Celebrate Banned Books Week in Redondo

Censorship is alive and well, as highlighted by Banned Books Week. Here's a list of frequently challenged or banned books.

The importance of the First Amendment and the concept of "intellectual freedom" might not always be readily apparent to most kids, but Banned Books Week is a great opportunity to make those lessons come alive for children—and adults.

Banned Books Week, which began Sunday and will end this Saturday, is held annually during the last week of September. The week is an occasion for libraries and bookstores across the U.S. to help folks realize just how real and ongoing a problem censorship is.

Though there are no official events planned in Redondo Beach for Banned Books Week, expect the Redondo Beach Main Library and Mysterious Galaxy Bookstore to put up displays of banned and frequently challenged books. 

More than 11,000 books have been challenged (though not necessarily successfully censored) since 1982, the inaugural year of Banned Books Week. According to the American Library Association (ALA), the vast majority of challenges to books are initiated locally by parents, likely in well-meaning attempts to protect their children. 

Last year, there were 326 challenges reported to the ALA’s Office of Intellectual Freedom, based on everything from offensive language, to violence, insensitivity, religious viewpoint and sexual explicitness. In addition to those challenges, the ALA estimates that as many as 60 to 70 percent of challenges may go unreported.

Over the past year, the 10 most challenged titles were:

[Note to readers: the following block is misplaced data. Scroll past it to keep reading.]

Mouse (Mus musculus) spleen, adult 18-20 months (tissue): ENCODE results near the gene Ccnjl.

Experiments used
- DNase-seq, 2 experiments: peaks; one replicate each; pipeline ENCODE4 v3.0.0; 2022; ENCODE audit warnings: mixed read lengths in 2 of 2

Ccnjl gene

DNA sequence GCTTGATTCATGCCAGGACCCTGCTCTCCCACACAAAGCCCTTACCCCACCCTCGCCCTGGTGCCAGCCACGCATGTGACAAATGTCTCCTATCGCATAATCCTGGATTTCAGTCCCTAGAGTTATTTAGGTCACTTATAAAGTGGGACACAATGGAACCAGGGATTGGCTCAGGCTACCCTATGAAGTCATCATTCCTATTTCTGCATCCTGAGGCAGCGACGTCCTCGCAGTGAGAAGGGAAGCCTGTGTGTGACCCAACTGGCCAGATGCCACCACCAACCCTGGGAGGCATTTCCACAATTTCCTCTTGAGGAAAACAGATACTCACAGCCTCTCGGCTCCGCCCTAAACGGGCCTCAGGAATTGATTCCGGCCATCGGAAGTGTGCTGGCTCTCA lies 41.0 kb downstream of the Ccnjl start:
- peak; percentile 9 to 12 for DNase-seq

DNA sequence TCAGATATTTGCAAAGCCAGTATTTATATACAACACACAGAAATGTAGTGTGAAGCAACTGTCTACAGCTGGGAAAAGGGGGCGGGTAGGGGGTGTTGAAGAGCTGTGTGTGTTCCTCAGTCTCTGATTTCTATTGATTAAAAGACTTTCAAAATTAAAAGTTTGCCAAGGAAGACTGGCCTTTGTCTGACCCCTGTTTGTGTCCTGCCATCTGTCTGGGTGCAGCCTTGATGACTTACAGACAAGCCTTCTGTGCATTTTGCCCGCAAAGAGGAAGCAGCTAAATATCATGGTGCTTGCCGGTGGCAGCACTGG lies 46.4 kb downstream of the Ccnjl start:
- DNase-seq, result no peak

1. ttyl; ttfn; l8r, g8r (series) by Lauren Myracle 
  2. The Color of Earth (series) by Kim Dong Hwa

  3. The Hunger Games trilogy by Suzanne Collins
  4. My Mom's Having A Baby! A Kid's Month-by-Month Guide to Pregnancy by Dori Hillestad Butler
  5. The Absolutely True Diary of a Part-Time Indian by Sherman Alexie
  6. Alice (series) by Phyllis Reynolds Naylor
  7. Brave New World by Aldous Huxley
  8. What My Mother Doesn't Know by Sonya Sones
  9. Gossip Girl (series) by Cecily Von Ziegesar
  10. To Kill a Mockingbird by Harper Lee

Here are some banned and challenged classics with which you’re likely familiar:

  • The Great Gatsby by F. Scott Fitzgerald
  • The Catcher in the Rye by J.D. Salinger
  • The Grapes of Wrath and Of Mice and Men by John Steinbeck
  • The Color Purple by Alice Walker
  • Ulysses by James Joyce
  • The Lord of the Flies by William Golding
  • Animal Farm and 1984 by George Orwell
  • The Sun Also Rises and A Farewell to Arms by Ernest Hemingway
  • Beloved and Song of Solomon by Toni Morrison
  • In Cold Blood by Truman Capote

If you’re interested in celebrating Banned Books Week as part of a lesson for your kids—or simply to feel like a rebellious reader—check out these additional resources:

Tim Sole October 01, 2012 at 01:15 PM
I have read all of the "Classics" you listed. I still read Hemingway and Stienbeck books.
Stu October 01, 2012 at 01:19 PM
Better to ban TV than books. The violence on TV is overwhelming to children.
Nicole Mooradian October 01, 2012 at 04:27 PM
I think I've read about half of them, mostly in school. I started In Cold Blood awhile ago; can't remember if I finished it or not.
Melanie L Cohen October 01, 2012 at 07:16 PM
Books are the way human beings learn to communicate and think rationally. NO BOOK should ever be banned. All knowledge brings consensus and freedom of expression. The key values to our lives here in the U>S>. I have read 11 of the listed texts. Will finish the rest. Stand up for your rights!
CLaude Todoroff October 03, 2012 at 03:31 AM
I wonder if these same people who are against banning books are also against banning free speech on college campuses. If you don't spout the liberal Kool Aid then please be quiet. Isn't the idea of a free society that we can have an exchange of views no matter what the medium or the message?


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